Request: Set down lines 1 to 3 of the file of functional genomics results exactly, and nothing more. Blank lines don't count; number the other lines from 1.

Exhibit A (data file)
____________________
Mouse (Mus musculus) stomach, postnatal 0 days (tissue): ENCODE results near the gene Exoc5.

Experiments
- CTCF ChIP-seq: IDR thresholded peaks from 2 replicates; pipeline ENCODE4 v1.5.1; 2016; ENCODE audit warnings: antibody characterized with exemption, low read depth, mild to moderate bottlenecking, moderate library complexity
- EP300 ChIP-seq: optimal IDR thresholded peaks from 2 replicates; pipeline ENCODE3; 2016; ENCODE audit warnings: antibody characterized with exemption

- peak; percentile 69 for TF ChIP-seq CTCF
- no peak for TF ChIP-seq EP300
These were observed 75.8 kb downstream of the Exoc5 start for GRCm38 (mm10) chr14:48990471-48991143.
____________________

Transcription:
Mouse (Mus musculus) stomach, postnatal 0 days (tissue): ENCODE results near the gene Exoc5.

Experiments
- CTCF ChIP-seq: IDR thresholded peaks from 2 replicates; pipeline ENCODE4 v1.5.1; 2016; ENCODE audit warnings: antibody characterized with exemption, low read depth, mild to moderate bottlenecking, moderate library complexity